• Rotating Protagonist: Much more than the original game. While Cloud is still the main player character outside of combat, multiple sections of the game involve controlling other party members with Cloud as either an NPC or off elsewhere.
  • Ruder and Cruder: As far as the English localization goes, there is much more swearing and vulgar language than there was in the original game, where the majority of the swearing was mostly done by Barret and Cid. Barret still has his share of harsh language (and Cid hasn't appeared yet), but what's notable is that Cloud spews out more profanity than he does throughout the course of the game (one particular eyebrow-raising moment is him saying "Bring it on, bitch" in Chapter 18), and even Aerith has a major memetic moment when she yelps "Shit!"note , while Reno is probably the foulest mouthed member of the cast as far as Part I is concerned and much more vulgar than his original 1997 self.
  • Screw the Rules, I'm Doing What's Right!: As the Sector 7 plate threatens to fall, two Shinra security guards block a gated exit that would allow some civilians to evacuate to safety. Thanks to some prompting by Aerith and Wedge, one of the Shinra guards defies his superior's orders and opens the gate.
  • Security Cling: Both Aerith and Tifa cling to Cloud's arms during the Train Graveyard sequence. The latter at least partly out of jealousy over the former.
  • Seers:
    • Multiple characters have this ability, with Cloud having early hallucinations of events that take place later on in the plot (such as a vision of Aerith kneeling on the ground before her materia falls off in Chapter 2 or seeing the Sector 7 Plate fall in Chapter 3) and Aerith having an as-yet unexplained ability to know future events before they happen (exemplified in an early conversation, where she identifies Cloud as a mercenary without him ever saying as much). Cloud's power is heavily implied to come from Sephiroth using his Jenova cells to torment Cloud with visions of the future without context that make the originally Bittersweet Ending of FF 7 look like a Kill 'Em All ending to trick Cloud into doing what he wants.
    • The Arbiters of Fate have this ability, showing a series of visions to the party in the final chapter (which include Red XIII's cubs (from the opening of Advent Children), Meteor nearing the planet, and Cloud using Omnislash on Sephiroth during their climactic fight), which they perceive as being visions of a Bad Future.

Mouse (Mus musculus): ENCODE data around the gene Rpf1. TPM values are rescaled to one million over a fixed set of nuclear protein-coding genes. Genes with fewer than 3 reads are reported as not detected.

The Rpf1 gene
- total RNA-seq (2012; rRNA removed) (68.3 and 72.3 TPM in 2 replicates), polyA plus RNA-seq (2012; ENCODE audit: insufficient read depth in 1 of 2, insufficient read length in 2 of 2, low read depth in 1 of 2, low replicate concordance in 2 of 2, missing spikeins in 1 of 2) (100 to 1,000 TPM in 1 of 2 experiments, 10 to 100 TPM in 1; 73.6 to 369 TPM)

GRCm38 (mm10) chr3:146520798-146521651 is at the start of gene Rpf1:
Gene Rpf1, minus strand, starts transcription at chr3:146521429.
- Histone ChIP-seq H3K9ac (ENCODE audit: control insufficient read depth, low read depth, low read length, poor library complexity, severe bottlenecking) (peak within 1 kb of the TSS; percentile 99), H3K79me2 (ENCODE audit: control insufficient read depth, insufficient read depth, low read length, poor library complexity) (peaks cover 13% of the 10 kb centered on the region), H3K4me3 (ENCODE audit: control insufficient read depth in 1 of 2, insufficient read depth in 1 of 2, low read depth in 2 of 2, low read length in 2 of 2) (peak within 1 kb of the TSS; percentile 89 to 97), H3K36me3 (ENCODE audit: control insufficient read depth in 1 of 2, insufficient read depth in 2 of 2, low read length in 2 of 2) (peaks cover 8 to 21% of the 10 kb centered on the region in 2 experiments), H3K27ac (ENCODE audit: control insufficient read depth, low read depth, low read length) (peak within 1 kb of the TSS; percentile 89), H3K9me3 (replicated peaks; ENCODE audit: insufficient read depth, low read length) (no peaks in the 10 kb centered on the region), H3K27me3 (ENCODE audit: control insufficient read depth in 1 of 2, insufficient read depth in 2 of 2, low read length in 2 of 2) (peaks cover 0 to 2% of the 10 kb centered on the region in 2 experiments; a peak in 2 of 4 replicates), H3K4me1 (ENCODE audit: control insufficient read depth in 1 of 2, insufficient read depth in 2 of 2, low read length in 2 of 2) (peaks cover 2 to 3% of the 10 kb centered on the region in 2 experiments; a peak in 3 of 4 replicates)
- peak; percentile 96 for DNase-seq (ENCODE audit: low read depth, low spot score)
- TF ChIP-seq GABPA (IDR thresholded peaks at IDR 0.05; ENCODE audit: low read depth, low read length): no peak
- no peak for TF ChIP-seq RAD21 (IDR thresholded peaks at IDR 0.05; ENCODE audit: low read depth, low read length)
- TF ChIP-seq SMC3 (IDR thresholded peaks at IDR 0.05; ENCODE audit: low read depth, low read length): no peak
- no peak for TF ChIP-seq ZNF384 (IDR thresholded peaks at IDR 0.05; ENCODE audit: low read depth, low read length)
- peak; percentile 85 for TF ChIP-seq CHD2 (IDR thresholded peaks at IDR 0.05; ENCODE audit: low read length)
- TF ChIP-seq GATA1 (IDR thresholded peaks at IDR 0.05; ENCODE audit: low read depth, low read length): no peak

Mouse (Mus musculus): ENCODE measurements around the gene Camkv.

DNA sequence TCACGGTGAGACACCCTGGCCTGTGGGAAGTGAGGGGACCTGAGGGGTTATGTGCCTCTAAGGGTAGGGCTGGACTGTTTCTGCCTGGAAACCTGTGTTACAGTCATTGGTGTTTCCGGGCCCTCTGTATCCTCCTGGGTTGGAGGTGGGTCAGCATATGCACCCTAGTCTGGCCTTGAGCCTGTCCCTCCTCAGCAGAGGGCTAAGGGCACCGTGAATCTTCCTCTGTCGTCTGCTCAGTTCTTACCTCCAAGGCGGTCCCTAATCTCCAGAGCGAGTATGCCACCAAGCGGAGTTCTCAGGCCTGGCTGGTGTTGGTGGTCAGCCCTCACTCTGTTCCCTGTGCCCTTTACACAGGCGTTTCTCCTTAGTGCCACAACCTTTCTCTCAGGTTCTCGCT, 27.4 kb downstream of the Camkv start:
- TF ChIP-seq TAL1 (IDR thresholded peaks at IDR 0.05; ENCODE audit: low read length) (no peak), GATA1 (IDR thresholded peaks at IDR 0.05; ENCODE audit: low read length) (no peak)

• Shout-Out:
    • Aya Brea as she appeared in The 3rd Birthday can be seen on a billboard in Midgar.
    • A picture of the older members of the Shinra company can be found in game. One of the members is wearing Shinra's Mask.
    • The ghosts in the Train Graveyard have pyreflies when they manifest.
    • Marle, Cloud and Tifa’s landlady, looks like an elderly version of a certain other Marle.
    • Neo-Midgar resembles Balamb Garden.
    • In the Shinra video about the Ancients, at one point you can see the Enterprise, Cid's ship from Final Fantasy XIV flying in the background.
    • Chapter 15's English title is called "The Day Midgar Stood Still", despite having no relation to the film itself (the Japanese title of the chapter is "The Setting Sun").
    • When The Valkyrie appears in Chapter 15, the name of the mission objective to run away from it is called "Flight of the Valkyrie."
    • One of the quests in Wall Market is titled "Shears' Counterattack".
    • Two of Rude's attacks, Shockwave and Spirit Geyser, are clear homages to Terry Bogard's Power Wave and Triple Geyser, respectively.
    • During Cloud's duel with Rufus, there's a brief shot of him holding up coins that looks almost like a shot of Vergil unsheathing the Yamato in Devil May Cry 5.
      • For that matter, another DMC5 reference is in Chapter 18 when Sephiroth uses his sword to slice through the wall of Whispers and creates a dimensional rift, just like Yamato's dimension-hopping powers.
    • In chapter 9, one of Sam's sidequests, "The Party that Never Stops", has Cloud delivering medicine as part of the Fetch Quest in order to get back the tailor's "inspiration."
  • Skull for a Head: A Freeze-Frame Bonus glimpse of Jenova's boss form in the Theme Song Trailer shows her face is a fanged skull with sunken eyes.
  • Snark-to-Snark Combat: Cloud and Barret spend most of the opening mission trading barbed comments, with Barret growing increasingly frustrated and angry at Cloud's apathetic and disdainful attitude towards the Planet's suffering and Avalanche's mission.
    Barret: [in the middle of a Motive Rant] You gonna stand there and pretend you can't hear the planet crying out in pain? I know you can!
    Cloud: [unimpressed] You really hear that?
    Barret: Damn straight I do!
    Cloud: Get help.
    Barret: Say that again!
    Cloud: I'd worry less about the planet and more about the next five seconds. Save the screaming for later.
  • Spared by the Adaptation: